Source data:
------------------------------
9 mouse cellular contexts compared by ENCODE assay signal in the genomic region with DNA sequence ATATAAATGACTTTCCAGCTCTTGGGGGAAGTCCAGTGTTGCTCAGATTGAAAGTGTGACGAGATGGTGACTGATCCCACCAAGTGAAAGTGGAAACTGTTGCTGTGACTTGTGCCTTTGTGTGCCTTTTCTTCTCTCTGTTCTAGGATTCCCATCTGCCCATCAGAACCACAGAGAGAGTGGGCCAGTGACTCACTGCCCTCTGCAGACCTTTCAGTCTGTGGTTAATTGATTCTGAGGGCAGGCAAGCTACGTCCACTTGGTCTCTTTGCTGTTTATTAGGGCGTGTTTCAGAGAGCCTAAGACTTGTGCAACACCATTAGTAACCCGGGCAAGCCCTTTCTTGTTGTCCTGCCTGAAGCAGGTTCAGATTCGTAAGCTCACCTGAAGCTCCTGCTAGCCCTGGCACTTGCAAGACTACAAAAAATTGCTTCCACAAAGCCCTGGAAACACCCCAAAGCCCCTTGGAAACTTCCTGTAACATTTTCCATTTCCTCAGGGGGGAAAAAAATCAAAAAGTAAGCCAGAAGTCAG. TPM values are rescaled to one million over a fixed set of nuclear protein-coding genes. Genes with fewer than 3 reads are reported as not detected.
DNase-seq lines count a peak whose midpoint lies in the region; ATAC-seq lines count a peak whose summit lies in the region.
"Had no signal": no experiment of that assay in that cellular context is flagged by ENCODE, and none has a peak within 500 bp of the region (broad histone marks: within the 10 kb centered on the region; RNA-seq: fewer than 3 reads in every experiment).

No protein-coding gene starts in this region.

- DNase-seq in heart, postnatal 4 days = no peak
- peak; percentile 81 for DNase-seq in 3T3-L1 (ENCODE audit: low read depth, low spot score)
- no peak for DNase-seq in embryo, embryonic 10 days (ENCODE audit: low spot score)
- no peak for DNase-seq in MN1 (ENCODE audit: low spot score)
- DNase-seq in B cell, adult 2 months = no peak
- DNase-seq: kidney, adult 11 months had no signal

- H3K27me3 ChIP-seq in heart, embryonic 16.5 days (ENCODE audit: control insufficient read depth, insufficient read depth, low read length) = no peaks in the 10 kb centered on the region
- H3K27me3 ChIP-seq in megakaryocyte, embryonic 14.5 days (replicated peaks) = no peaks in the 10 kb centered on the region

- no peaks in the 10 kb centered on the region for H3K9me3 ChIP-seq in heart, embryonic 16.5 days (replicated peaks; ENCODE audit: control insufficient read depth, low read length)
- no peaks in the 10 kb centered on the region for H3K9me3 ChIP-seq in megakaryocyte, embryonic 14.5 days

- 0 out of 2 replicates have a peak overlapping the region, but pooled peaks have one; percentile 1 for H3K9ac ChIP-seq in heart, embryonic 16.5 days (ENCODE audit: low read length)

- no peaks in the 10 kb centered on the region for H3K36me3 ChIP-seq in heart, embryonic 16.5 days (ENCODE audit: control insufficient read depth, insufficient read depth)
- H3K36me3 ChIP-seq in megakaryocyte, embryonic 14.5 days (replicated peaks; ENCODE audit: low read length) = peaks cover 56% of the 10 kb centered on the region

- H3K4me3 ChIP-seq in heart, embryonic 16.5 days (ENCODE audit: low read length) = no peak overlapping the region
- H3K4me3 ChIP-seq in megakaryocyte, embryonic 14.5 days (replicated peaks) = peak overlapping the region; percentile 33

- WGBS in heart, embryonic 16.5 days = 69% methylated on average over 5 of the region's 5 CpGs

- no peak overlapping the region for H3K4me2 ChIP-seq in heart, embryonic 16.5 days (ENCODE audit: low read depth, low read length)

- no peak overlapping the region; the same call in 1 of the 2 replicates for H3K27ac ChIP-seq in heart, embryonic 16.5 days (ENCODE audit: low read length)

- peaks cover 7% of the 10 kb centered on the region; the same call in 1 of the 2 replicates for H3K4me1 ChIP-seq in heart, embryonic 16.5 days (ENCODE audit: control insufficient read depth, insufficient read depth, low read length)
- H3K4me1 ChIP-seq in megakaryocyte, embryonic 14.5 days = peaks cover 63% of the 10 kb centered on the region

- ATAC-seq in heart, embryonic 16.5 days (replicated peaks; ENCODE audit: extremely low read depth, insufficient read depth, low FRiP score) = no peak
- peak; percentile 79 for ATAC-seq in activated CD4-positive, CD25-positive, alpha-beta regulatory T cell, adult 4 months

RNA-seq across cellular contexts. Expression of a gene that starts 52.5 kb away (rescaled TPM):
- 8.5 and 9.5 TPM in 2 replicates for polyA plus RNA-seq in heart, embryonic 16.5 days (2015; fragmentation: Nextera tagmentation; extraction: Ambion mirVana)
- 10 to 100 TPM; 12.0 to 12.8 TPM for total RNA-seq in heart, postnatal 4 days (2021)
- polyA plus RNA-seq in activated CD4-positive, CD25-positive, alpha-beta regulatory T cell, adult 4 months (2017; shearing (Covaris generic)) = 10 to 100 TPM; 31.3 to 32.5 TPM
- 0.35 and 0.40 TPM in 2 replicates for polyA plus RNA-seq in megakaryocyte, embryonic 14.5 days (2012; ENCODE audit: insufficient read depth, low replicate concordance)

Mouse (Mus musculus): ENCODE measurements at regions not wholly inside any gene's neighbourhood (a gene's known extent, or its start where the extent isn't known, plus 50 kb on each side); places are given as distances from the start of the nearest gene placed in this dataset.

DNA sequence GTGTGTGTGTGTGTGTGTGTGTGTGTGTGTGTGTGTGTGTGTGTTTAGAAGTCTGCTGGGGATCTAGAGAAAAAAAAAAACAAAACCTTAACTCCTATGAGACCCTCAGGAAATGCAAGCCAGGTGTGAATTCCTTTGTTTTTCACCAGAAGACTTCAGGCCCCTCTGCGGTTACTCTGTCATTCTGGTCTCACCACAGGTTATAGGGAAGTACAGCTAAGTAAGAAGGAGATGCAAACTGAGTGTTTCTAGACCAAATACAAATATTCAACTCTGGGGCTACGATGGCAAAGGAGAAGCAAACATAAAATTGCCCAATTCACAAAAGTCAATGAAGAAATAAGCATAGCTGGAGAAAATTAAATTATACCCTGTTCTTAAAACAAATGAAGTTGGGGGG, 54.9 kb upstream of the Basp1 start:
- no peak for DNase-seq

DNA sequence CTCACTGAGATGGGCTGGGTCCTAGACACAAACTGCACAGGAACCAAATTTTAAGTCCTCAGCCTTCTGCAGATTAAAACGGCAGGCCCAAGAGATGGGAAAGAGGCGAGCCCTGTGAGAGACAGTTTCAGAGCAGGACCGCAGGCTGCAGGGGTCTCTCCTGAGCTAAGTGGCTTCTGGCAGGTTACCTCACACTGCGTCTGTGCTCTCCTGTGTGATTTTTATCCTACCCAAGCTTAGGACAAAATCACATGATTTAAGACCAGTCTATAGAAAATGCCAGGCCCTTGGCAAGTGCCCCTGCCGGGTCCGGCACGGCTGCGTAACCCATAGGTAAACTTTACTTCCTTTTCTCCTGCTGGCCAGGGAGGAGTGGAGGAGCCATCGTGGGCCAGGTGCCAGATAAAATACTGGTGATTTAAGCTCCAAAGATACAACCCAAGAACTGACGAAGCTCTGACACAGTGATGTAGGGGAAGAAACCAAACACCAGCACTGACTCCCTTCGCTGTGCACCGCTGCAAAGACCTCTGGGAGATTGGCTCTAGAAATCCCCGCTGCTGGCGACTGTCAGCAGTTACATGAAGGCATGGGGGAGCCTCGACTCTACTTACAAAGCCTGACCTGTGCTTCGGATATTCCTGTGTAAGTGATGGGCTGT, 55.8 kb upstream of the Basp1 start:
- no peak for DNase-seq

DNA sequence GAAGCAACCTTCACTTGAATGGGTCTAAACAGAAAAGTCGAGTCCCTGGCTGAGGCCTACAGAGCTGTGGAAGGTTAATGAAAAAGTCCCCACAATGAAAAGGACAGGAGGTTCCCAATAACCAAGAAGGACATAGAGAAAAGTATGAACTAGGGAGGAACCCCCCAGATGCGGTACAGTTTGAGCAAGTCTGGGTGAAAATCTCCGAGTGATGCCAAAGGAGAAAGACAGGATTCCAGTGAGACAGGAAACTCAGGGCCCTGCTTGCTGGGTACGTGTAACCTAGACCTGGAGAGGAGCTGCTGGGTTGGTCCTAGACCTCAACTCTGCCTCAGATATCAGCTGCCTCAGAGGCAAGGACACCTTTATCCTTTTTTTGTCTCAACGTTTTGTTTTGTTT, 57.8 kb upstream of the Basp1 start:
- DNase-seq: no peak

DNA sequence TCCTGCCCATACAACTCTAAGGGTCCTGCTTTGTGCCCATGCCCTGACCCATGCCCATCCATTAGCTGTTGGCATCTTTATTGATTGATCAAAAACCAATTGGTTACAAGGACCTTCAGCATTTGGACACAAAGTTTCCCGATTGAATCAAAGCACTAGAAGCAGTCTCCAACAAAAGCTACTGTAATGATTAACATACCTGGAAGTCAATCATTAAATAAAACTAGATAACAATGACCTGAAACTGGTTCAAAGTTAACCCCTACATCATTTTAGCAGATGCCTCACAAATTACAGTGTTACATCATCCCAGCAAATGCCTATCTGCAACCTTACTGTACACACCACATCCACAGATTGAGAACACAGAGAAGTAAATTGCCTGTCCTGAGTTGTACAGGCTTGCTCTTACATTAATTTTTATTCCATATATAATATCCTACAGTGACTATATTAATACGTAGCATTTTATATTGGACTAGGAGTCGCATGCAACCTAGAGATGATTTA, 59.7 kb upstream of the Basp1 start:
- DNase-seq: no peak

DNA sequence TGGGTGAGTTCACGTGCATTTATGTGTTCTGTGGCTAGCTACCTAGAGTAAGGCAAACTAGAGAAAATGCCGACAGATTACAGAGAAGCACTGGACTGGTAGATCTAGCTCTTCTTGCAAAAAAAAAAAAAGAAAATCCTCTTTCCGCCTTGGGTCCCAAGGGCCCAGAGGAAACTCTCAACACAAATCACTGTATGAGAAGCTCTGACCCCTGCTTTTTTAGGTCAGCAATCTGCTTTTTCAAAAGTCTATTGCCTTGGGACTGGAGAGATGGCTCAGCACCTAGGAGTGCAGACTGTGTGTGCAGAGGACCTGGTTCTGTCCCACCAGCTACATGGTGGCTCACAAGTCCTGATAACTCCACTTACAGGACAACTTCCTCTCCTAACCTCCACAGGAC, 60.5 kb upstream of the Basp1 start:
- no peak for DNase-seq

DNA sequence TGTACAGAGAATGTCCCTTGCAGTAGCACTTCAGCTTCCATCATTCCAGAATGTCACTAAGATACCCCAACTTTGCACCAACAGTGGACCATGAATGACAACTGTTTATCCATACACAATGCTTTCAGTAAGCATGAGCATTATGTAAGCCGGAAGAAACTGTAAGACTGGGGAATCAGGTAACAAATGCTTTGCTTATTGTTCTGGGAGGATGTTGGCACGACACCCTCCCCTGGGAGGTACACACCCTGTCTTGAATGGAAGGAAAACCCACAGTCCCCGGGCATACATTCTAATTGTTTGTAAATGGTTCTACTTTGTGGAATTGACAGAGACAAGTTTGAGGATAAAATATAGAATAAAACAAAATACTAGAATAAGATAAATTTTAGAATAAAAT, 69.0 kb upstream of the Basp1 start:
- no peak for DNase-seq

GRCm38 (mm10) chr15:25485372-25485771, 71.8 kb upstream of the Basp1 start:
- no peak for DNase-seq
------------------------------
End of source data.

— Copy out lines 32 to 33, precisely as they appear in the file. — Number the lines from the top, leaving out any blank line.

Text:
Mouse (Mus musculus): ENCODE measurements at regions not wholly inside any gene's neighbourhood (a gene's known extent, or its start where the extent isn't known, plus 50 kb on each side); places are given as distances from the start of the nearest gene placed in this dataset.

DNA sequence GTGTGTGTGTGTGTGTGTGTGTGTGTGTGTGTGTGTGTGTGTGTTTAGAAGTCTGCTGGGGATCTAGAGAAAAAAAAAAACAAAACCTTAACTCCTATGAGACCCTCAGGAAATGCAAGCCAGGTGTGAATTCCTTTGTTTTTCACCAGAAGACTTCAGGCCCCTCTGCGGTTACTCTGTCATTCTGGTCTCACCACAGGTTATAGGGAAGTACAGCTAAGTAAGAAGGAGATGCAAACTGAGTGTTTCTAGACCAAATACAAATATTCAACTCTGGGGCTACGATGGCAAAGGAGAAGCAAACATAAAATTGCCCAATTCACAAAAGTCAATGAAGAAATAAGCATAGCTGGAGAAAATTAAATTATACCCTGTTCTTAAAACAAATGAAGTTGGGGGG, 54.9 kb upstream of the Basp1 start: